In-hospital cardiac arrests (CODE BLUE) occur in both large and small healthcare facilities, and the outcomes are usually quite disappointing. The percentage of the 200,000 patients who experience in-hospital cardiac arrest every year in the United States and survive to discharge is surprisingly low [only 17% – 20% according to the Society of Hospital Medicine¹]. This may not be surprising given that patients who experience in-hospital cardiac arrest are often fragile with medical conditions that include underlying cardiac disease and multiple co-morbidities that complicate their cardiac status.
Improving the care for Code Blue patients is a complex and multifaceted issue. When a patient experiences a cardiac arrest, the need for immediate high-quality care directed by published guidelines, grounded in high-quality science, is obvious. Equally important is the capture of the care that is provided to cardiac arrest patients. Ensuring that the event is well documented and that the documentation is immediately available for post-arrest patient care is essential.
The timing of every medication, every procedure, and, in fact, every patient care intervention becomes critical to improving patient outcomes. The American Heart Association (AHA) has recognized the importance of careful timing of many of the life-saving cardiac arrest interventions, such that, a number of their published practice guidelines are based on very careful timing of their execution.
The process of recording and tracking each management decision that includes monitoring each event and time, as well as documenting these events and interventions according to National Standards is a daunting task. Not only does the recorder now need to accurately capture the events of the Code Blue, but now they are also tasked with tracking multiple timed and recurrent critical medication and management actions. This role is further complicated by the recorder having to “watch the clock” at the same time that they are trying to capture each event.
During a cardiac arrest, Guidelines², in part, suggest that:
- Epinephrine should be delivered at 3-5 minute intervals.
- Chest compressions must be delivered at a rate of 100-120 per minute.
- The person providing compressions should be rotated every two minutes to ensure that the compressor does not fatigue and the patient continues to receive adequate CPR.
- Compressions are paused every 2 minutes to take vitals, administer defibrillatory shocks, facilitate endotracheal intubation when managing patients with difficult airways, but compressions should never be paused for longer than 10 seconds.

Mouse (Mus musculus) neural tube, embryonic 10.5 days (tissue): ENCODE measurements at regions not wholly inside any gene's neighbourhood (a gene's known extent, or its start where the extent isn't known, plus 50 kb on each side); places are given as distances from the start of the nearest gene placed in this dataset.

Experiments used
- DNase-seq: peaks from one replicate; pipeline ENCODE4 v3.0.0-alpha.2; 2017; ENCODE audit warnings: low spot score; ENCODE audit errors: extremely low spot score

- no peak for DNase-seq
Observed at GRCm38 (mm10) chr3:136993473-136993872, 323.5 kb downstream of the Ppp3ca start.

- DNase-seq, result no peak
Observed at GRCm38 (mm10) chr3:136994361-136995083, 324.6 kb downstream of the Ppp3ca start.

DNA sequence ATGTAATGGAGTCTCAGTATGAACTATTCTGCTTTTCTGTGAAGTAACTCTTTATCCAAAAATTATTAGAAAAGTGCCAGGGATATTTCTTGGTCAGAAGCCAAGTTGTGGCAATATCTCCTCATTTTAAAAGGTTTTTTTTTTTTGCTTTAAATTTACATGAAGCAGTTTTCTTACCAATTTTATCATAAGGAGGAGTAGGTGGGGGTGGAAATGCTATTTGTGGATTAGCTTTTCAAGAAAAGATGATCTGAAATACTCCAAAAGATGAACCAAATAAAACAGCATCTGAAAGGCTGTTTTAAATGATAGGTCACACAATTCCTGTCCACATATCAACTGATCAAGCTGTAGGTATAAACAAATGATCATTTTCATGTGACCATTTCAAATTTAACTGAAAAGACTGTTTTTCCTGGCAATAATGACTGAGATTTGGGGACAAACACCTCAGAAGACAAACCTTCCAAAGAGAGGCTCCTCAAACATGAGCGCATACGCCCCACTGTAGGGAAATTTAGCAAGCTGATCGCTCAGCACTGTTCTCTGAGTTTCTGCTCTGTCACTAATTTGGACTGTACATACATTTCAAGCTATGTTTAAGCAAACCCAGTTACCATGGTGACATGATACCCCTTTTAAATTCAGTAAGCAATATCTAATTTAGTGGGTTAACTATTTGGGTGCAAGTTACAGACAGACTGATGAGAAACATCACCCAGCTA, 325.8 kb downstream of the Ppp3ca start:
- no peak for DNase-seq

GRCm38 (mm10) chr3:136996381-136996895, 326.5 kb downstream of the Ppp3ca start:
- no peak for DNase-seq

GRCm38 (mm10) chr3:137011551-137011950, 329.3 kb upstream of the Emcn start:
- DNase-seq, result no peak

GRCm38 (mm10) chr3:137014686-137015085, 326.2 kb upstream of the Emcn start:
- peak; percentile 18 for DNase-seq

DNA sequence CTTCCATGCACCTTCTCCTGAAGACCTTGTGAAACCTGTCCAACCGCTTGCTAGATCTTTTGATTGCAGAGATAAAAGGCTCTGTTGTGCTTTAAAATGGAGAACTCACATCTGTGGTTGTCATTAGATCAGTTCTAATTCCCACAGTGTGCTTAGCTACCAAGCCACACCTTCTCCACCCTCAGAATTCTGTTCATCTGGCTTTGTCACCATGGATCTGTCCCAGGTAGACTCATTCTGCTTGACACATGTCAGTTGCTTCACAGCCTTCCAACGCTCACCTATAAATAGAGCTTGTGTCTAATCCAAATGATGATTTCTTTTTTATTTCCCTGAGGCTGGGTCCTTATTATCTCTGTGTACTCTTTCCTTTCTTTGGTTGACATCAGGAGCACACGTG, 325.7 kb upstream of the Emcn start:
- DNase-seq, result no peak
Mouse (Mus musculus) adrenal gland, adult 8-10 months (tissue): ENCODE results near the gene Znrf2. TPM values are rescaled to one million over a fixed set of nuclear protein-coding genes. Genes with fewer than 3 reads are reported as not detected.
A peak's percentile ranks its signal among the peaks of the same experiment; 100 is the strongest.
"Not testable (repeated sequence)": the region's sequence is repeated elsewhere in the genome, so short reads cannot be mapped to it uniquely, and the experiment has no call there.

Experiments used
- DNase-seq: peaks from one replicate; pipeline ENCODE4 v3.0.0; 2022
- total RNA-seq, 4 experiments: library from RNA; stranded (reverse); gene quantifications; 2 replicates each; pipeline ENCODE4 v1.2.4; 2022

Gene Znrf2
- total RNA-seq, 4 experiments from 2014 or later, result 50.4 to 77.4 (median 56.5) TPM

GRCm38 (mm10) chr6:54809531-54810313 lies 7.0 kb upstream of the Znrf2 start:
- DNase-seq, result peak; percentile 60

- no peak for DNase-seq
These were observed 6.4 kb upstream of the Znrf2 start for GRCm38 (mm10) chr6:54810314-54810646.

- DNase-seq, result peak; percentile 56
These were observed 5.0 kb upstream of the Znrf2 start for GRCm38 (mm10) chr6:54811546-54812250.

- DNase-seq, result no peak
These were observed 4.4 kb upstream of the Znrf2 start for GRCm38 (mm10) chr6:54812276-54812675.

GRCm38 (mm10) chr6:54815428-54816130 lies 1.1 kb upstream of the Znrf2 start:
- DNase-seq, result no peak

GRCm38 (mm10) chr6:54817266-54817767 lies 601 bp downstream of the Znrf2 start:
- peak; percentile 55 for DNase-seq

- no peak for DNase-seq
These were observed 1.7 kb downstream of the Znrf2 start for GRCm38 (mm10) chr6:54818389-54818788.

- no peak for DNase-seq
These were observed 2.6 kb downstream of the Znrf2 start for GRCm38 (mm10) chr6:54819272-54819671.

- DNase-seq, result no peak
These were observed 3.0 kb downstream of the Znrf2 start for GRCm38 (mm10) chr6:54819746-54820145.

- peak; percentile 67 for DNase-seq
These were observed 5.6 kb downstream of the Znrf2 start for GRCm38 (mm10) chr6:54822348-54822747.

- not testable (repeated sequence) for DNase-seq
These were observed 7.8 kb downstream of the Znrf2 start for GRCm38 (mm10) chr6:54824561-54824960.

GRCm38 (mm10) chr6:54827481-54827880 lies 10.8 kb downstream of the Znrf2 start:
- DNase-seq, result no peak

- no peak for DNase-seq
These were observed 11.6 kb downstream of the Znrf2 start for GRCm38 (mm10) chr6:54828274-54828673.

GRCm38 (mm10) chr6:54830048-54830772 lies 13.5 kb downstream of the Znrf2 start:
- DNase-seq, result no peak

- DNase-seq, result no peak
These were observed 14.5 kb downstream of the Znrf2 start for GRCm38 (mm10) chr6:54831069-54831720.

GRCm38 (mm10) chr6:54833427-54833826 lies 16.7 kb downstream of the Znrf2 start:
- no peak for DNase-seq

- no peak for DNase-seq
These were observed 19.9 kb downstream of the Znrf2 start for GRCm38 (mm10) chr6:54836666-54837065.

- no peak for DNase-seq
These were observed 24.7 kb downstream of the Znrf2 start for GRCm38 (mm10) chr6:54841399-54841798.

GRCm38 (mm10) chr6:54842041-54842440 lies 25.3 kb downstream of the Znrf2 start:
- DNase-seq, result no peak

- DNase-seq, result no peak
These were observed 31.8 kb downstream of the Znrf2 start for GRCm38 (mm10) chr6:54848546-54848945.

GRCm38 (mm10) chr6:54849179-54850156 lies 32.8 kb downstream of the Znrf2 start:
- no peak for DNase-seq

- Defibrillation shocks should be delivered every 2 minutes.
Unfortunately, a Code Blue care recorder is frequently unable to track all of these time-based interventions during a fast-paced and high-stress resuscitation. How does one keep one’s eye on multiple clocks and at the same time generate an accurate Code Blue record?
In response to this dilemma, some hospital systems have begun deploying two recorders to code blues – one to actually document the event for the patient record and another to keep track of the timing. This presents a number of challenges, including overcrowding in the resuscitation space, taking an additional member away from other patient care duties and both “recorders” are prohibited from performing other duties related to resuscitation.
In addition, an active resuscitation scene presents a number of distractions. It is strongly suggested that the recorder do nothing but document the event.
Fortunately, a new Code Blue recording system has recently come on the scene to help alleviate the timing troubles and manual errors inherent in paper recording – RevivePro – an intuitive, mobile, easy to use tablet-based device.
This system is the best Code Blue documentation system currently on the market. The system provides the Code Blue recorder with an interface that is exceptionally intuitive, easily used, designed around the workflow of a Code Blue. The system’s interface was designed with the user in mind. It requires little initial training or regular in-service training. In addition, the system provides automatic critical timers and safety alerts based on established guidelines. The timers and alerts have eliminated the need for the recorder to watch the clock or a stopwatch, and thus, concentrate exclusively on capturing the most complete, detailed, accurate patient record possible.